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Cartwright comes home for fall play

Photo: Morgan Holley

By Molly Becker, Features Editor

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Every year, Fairmont puts on a fall play, but this year’s play is extra special. Fairmont graduate Nancy Cartwright will have the lead role in the fall play, If I Were You. Cartwright is the voice of Bart Simpson on the popular TV series, The Simpsons.       

Cartwright is excited to come back to her hometown and “help out the good folks of Kettering.” She’s also looking forward to working with the students in the fall play. “I’m excited to actually be on stage with the students doing the performance,” she said.

Six Fairmont students were cast in the play with Cartwright. They are seniors Allie Dyer, Kevin Erman, Jay Kain, Tim Green and Kat Yghbuhay and freshman Caroline Grogan.

“When I was casting, I looked for talent, but also I wanted to choose students who would be good representatives of Fairmont,” said Social Studies teacher and play director Ross Taylor. “This is a very special opportunity for these students to be in a play with a professional, and I wish I could have chosen more than six students.”

Fairmont’s first Reader’s Theater production

The reason for small cast is because this year’s play is Fairmont’s very first Reader’s Theater production. The actors will be using only their voices to convey the message, without the use of any props, sets, makeup or costumes. “We hope to portray the power of the written word and give the audience the experience with the delivery of our voices,” said Taylor.

Dyer, who plays the circus owner, Mrs. Johnson, enjoys the Reader’s Theater style, but finds that it is harder. “Just acting with my voice is more difficult because I can’t just hide behind movement,” said Dyer. “It is hard to not have visual cues when I’m interacting with other actors.”

Cartwright appreciates the fine art of storytelling in Reader’s Theater. “It gets the listener to be able to contribute to the art form,” she said. “Storytelling invites the imagination to create the images and inspires creativity in anyone who listens.”

Green also thinks that Reader’s Theater is more difficult. “It is a different kind of challenge,” said Green. “In the beginning, I wasn’t prepared for it, but now that we’ve been practicing, it feels more and more like any other play.”

If I Were You chosen as this year’s play

The play If I Were You is set in a circus. Cartwright plays the main character Little Tom Little, a midget who struggles with accepting himself. Through a series of twists and turns, Little realizes that, in the end, it is better to be himself. Narrating the play will be Fox 45 morning anchor Pete Scalia.

Cartwright was Little Tom Little in the original performance of If I Were You in Hollywood a number of years ago. She helped choose this play for Fairmont because, she said, “the reading created such a lovely effect on the audience. It created such a magical feeling.”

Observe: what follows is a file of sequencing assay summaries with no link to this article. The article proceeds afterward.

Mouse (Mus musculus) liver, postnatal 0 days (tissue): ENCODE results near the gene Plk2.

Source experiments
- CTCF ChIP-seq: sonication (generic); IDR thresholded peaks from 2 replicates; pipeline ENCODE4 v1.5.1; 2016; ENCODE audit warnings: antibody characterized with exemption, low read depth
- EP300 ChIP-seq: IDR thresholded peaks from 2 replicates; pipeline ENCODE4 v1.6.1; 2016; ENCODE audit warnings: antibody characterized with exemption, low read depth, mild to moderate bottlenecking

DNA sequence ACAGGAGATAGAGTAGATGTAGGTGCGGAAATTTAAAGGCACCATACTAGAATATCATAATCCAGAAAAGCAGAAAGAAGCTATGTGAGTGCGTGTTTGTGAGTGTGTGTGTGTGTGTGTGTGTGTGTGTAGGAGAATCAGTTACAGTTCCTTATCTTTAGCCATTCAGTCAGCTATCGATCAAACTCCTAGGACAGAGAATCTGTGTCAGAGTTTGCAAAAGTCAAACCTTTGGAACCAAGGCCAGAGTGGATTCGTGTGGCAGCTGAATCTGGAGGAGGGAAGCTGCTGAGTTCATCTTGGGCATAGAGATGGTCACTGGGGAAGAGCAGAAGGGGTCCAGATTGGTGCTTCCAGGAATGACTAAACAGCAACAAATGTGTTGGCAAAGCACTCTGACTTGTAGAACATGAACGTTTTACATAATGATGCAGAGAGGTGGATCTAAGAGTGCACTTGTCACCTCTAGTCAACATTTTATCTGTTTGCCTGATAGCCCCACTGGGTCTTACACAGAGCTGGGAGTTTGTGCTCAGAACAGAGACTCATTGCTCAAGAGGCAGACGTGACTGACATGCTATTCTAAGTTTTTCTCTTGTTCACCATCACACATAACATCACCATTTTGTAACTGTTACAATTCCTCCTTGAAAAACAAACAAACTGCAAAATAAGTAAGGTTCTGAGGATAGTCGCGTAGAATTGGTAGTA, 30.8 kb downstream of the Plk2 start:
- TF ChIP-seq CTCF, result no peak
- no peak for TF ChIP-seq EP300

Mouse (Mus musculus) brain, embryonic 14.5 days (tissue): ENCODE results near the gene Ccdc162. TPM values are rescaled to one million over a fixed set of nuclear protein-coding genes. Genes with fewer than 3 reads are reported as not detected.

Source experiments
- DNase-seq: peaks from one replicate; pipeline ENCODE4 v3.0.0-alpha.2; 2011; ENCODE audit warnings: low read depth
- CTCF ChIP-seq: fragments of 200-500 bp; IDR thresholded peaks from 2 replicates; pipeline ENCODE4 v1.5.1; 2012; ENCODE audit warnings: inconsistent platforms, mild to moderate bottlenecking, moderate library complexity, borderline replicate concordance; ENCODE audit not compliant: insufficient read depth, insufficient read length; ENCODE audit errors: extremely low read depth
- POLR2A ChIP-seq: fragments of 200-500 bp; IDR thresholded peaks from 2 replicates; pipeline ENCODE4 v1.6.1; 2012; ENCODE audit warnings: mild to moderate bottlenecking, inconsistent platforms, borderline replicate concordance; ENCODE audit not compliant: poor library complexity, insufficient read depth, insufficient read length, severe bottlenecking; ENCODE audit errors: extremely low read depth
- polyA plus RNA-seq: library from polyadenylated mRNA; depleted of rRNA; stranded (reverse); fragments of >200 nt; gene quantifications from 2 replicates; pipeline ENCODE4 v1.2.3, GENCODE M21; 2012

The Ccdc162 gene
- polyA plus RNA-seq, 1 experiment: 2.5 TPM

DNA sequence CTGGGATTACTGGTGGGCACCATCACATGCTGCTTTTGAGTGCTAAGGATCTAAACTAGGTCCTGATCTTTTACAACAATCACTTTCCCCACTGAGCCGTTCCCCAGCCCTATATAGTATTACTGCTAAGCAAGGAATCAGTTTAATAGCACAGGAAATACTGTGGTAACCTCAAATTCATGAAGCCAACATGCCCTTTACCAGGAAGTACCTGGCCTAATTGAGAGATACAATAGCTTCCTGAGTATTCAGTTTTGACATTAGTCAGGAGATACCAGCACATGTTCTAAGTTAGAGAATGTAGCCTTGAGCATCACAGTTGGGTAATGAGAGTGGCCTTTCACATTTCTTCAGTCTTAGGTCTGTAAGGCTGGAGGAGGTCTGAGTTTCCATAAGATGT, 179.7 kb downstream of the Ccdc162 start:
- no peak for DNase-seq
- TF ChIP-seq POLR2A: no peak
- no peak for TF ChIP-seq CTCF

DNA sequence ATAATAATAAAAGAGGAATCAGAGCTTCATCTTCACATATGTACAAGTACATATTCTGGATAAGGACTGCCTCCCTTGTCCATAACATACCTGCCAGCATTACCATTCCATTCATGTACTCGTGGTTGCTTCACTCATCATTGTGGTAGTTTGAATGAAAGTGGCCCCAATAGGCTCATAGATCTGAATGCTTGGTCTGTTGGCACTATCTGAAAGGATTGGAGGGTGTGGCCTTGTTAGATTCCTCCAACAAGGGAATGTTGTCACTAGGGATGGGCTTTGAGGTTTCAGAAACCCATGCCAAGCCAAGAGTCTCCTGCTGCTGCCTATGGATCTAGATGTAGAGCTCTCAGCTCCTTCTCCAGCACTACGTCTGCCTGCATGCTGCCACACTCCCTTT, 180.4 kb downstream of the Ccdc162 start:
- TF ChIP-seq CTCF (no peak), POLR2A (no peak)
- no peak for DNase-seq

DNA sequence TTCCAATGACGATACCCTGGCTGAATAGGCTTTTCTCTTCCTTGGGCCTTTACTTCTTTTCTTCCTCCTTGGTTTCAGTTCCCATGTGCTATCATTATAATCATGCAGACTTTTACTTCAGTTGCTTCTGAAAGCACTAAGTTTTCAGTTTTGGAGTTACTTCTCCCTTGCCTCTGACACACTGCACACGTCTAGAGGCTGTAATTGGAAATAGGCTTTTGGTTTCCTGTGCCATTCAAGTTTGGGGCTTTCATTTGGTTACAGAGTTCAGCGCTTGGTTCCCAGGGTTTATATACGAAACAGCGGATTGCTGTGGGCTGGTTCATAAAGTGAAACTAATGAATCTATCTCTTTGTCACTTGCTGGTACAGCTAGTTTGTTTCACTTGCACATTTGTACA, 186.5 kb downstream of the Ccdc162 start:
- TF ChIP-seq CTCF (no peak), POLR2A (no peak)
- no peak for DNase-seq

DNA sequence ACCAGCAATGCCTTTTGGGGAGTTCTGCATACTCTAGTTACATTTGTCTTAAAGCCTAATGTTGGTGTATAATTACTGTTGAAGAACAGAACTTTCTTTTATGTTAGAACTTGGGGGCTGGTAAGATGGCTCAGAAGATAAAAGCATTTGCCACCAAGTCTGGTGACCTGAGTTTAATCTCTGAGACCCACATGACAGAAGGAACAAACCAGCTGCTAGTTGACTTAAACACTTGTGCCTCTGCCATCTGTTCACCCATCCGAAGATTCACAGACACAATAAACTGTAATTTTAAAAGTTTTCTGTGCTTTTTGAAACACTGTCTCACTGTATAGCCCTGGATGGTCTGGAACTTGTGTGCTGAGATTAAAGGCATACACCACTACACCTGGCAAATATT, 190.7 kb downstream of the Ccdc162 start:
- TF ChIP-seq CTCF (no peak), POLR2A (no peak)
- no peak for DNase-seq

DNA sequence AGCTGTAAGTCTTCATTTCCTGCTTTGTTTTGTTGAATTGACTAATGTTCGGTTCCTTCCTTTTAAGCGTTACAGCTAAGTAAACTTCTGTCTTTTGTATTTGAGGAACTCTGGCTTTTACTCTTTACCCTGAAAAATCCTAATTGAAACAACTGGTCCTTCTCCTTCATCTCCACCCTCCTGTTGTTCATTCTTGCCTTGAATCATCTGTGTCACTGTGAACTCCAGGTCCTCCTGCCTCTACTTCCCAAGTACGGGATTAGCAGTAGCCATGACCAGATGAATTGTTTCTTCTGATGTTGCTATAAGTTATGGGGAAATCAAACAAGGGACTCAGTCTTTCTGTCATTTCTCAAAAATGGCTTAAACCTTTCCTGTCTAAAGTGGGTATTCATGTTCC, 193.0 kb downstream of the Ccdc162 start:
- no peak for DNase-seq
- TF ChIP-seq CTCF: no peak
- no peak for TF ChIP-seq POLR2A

Cartwright has been an advocate of The American Library Association since the early ‘90s. “I work with at-risk kids in my community with a literacy program that is just getting fabulous results,” said Cartwright. “I guess you could say that I am a total fan of reading and so Reader’s Theater just seemed a natural fit.”

Every year, Taylor tries to pick plays that send an important and timely message to the audience. “If I Were You gives the message that we should focus on the soul of a person and not be so caught up on appearance,” he said.

The show times are 7 p.m. on Saturday, Sept. 19, and 2 p.m. on Sunday, Sept. 20. The tickets cost $15. The show will be in Fairmont’s Recital Hall, which holds about 200 people. “We chose the Recital Hall to give the audience an intimate experience. But it is small, so I urge students to get their tickets now,” said Taylor.

Cartwright and Scalia join in the fun

With both Cartwright and Scalia in the play, Fairmont will be getting attention from the media. “This is a tremendous opportunity for our district to showcase the arts and a positive way to call attention to the district,” said Taylor.

Half of the proceeds made from the play will be given to the Kettering Schools Office of Community Literacy Programs, which helps teach adults and children how to read.

All of the cast members are excited to work with Cartwright and Scalia. “It is going to be a great experience and something great to put on a resume,” said Green.

Grogan also is thrilled. “I am so excited that Nancy Cartwright is doing the play with us,” she said. “Fairmont is very lucky to have this opportunity.”

Taylor can’t conceal his enthusiasm about this special fall play. “I’m just thrilled about the students having this opportunity,” he said. “It’s satisfying to facilitate these students. I feel like I get so much from them. This is my way to give back.”

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The school newsmagazine of Kettering Fairmont High School.
Cartwright comes home for fall play